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Scott Schaefle

Associate Professor, Counseling

My Story

My interest in counseling and counselor education began while I was working with court-referred adolescents. After several years in the field, I began to pursue a master's degree with the hope that it would help me learn to be more effective clinically and give me more credibility when interacting with social service agencies. Gradually, I realized that while increasing my knowledge and skills about working with individuals was important, that systemic change was essential to the long-term success of the children and families with whom I was working. What I learned about the process and value of research in my master’s degree led me to pursue my PhD. What I have learned through reading and conducting research continues to build on the early lessons I learned working with adolescents that: it is crucial to understand cultural context, relationships matter, and individual problems often reflect broader systemic ones. I am a firm believer in the benefits of early intervention, prevention, and working for systemic as well as individual change.

My Students

My goal is that my students develop the personal awareness and clinical skills they need to be effective counselors and also become committed and effective agents of systemic change. I believe that those in the counseling field possess the skills and knowledge to help improve the lives of others through advocacy as well as through more traditional individual and group counseling services. I hope that all those who complete the program at CU Denver leave with, not only the knowledge they need, but also the motivation to continue to learn and grow professionally and personally throughout their lives.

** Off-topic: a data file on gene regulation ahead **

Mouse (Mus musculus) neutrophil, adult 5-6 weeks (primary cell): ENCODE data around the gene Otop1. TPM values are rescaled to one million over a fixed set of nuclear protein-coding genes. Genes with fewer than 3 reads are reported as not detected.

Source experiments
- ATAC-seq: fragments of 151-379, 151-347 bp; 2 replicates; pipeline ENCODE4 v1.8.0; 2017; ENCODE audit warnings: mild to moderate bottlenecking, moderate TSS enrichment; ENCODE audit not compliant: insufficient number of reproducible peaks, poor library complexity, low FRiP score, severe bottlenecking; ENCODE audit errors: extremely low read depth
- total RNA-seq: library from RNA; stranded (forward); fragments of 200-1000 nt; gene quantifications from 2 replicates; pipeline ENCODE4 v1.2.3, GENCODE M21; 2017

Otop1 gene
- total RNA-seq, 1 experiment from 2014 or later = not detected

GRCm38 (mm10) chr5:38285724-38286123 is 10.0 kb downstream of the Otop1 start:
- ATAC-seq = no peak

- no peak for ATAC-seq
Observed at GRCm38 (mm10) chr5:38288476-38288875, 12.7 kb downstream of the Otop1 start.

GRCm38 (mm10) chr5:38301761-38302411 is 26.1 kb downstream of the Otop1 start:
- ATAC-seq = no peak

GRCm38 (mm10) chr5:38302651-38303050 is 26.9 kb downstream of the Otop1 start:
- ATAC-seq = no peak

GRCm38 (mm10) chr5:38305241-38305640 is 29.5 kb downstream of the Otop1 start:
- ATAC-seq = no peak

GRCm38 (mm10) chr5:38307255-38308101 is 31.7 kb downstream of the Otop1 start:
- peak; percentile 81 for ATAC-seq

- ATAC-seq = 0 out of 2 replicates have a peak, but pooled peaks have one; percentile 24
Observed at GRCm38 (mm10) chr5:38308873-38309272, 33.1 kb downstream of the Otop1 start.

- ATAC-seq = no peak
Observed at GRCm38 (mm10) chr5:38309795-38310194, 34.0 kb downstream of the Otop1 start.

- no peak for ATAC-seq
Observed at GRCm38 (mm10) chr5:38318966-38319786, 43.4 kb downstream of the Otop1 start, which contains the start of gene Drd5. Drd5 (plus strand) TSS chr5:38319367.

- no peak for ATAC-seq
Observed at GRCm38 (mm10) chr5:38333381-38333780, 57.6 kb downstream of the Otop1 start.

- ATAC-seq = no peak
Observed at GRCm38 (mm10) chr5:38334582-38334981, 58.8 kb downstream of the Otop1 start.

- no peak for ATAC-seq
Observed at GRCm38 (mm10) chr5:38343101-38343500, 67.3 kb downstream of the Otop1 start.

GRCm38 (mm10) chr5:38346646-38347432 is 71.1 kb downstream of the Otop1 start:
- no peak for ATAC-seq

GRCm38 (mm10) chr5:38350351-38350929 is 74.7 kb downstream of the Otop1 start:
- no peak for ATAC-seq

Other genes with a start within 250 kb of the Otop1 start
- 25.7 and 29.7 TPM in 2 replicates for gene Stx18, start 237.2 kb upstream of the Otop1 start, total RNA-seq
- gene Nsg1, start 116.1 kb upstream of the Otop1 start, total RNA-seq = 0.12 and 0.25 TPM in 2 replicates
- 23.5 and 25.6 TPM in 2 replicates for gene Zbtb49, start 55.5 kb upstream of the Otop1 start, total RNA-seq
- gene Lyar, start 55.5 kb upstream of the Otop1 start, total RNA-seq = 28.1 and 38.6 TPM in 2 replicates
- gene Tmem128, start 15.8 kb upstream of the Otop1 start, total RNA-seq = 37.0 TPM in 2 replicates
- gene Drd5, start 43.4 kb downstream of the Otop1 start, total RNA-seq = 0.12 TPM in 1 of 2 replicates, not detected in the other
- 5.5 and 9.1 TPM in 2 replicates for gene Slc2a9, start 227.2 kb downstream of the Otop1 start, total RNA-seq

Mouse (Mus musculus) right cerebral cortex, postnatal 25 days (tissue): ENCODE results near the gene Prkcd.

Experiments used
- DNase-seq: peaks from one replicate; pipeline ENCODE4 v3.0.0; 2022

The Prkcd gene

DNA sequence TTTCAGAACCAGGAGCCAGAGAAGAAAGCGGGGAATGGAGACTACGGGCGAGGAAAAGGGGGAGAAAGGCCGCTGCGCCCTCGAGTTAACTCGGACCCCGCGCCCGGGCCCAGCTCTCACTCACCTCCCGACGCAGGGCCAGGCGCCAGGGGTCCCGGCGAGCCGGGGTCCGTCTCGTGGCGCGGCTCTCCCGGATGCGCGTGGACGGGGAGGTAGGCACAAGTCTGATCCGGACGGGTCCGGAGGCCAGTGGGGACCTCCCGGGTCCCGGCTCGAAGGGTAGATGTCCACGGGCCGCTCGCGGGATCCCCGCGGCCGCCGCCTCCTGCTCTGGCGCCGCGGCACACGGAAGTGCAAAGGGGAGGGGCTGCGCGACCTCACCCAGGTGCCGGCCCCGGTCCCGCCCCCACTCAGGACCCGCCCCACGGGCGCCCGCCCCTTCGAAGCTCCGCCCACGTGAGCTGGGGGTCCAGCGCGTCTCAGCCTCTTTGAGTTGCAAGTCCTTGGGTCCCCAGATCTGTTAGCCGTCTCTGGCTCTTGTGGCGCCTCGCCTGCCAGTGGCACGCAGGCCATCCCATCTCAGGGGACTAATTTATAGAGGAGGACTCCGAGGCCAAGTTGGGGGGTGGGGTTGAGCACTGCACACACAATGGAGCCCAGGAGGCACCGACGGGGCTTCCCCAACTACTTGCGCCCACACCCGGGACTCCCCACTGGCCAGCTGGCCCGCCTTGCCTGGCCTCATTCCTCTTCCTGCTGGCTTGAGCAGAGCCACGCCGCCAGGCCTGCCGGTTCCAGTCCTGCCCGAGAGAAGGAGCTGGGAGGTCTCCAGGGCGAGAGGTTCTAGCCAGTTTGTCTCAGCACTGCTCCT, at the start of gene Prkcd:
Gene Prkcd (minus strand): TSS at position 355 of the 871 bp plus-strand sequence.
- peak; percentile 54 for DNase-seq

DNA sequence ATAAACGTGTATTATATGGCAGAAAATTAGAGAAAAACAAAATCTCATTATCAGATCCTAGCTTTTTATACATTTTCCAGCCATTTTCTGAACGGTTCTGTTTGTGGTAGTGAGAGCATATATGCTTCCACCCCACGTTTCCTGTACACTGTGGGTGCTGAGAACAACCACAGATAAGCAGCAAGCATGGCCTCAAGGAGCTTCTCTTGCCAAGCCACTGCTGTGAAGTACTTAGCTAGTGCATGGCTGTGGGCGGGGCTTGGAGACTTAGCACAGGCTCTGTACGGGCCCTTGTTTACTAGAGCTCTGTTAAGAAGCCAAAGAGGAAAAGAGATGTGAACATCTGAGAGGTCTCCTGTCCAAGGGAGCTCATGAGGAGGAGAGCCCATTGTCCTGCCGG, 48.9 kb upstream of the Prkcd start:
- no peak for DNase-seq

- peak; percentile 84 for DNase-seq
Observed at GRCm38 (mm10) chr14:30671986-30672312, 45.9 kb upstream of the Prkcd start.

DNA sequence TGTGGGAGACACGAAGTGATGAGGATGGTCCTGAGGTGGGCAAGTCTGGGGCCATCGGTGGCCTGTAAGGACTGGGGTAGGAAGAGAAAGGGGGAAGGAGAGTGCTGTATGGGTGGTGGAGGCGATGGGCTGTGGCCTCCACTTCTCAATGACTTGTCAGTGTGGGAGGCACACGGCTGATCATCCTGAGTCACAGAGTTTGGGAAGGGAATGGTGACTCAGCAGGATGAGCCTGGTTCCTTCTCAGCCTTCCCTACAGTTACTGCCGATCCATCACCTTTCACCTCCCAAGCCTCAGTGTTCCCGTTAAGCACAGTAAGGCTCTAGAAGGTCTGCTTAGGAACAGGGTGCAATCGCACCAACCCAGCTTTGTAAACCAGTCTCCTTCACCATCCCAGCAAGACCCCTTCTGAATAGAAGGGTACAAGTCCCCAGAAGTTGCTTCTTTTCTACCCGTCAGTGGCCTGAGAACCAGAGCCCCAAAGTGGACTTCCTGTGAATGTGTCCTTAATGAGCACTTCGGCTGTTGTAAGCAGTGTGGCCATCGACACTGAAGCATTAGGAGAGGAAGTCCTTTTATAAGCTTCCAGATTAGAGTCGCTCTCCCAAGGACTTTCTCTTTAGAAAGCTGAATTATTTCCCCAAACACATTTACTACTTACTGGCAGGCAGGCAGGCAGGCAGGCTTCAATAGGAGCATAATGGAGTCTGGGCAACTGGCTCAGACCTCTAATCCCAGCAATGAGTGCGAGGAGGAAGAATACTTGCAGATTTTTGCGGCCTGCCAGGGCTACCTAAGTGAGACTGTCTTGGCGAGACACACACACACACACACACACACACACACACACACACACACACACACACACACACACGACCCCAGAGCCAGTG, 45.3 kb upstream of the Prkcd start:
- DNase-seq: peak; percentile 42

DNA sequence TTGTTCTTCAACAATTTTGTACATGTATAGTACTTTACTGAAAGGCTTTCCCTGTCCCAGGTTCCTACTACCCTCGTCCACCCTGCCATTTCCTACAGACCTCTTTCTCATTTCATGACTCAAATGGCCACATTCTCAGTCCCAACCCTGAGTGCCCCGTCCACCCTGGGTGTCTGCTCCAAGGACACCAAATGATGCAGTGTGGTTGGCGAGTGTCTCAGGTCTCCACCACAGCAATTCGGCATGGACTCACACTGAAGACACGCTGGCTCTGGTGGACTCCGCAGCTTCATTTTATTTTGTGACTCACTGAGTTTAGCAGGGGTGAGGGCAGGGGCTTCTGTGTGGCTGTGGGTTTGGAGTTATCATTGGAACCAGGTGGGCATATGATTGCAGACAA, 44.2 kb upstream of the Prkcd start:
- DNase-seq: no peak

Courses Taught

Counseling Theories – CPCE 5010
Internship Supervision – CPCE 5930
Introduction to School Counseling – CPCE 5815
Developing and Implementing School Counseling Programs – CPCE 5425

My Research Interests

My research interests lie in discovering both effective interventions and identifying the critical components that promote the education and personal development of individuals and families, particularly those from historically marginalized groups. This broad interest includes several different areas. The first of these is inquiry into elements of the counseling process and evaluation of the effectiveness of school and clinical mental health counseling programs. Exploring how multicultural and social justice perspectives can be effectively infused into counselor education and counselor practice is another element. Lastly, I examine school counselor activities that promote the success of students in the three domains of the ASCA model: academic, career, and personal-social.

My Hobbies

My hobbies include spending time engaging with my two daughters as they discover the world and going outside to play in the mountains.


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